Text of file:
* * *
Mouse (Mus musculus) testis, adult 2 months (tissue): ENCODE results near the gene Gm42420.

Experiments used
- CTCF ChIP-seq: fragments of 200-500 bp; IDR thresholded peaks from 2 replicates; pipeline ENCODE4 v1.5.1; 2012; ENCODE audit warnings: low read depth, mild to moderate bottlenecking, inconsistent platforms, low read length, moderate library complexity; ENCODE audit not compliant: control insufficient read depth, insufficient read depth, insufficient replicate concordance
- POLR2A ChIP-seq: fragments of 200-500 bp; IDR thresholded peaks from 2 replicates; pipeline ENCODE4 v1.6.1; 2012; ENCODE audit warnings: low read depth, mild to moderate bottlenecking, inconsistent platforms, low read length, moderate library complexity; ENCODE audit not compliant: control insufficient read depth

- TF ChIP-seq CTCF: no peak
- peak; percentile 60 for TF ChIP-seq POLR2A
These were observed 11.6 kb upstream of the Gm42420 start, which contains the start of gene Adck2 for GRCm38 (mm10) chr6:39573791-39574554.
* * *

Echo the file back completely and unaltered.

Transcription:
Mouse (Mus musculus) testis, adult 2 months (tissue): ENCODE results near the gene Gm42420.

Experiments used
- CTCF ChIP-seq: fragments of 200-500 bp; IDR thresholded peaks from 2 replicates; pipeline ENCODE4 v1.5.1; 2012; ENCODE audit warnings: low read depth, mild to moderate bottlenecking, inconsistent platforms, low read length, moderate library complexity; ENCODE audit not compliant: control insufficient read depth, insufficient read depth, insufficient replicate concordance
- POLR2A ChIP-seq: fragments of 200-500 bp; IDR thresholded peaks from 2 replicates; pipeline ENCODE4 v1.6.1; 2012; ENCODE audit warnings: low read depth, mild to moderate bottlenecking, inconsistent platforms, low read length, moderate library complexity; ENCODE audit not compliant: control insufficient read depth

- TF ChIP-seq CTCF: no peak
- peak; percentile 60 for TF ChIP-seq POLR2A
These were observed 11.6 kb upstream of the Gm42420 start, which contains the start of gene Adck2 for GRCm38 (mm10) chr6:39573791-39574554.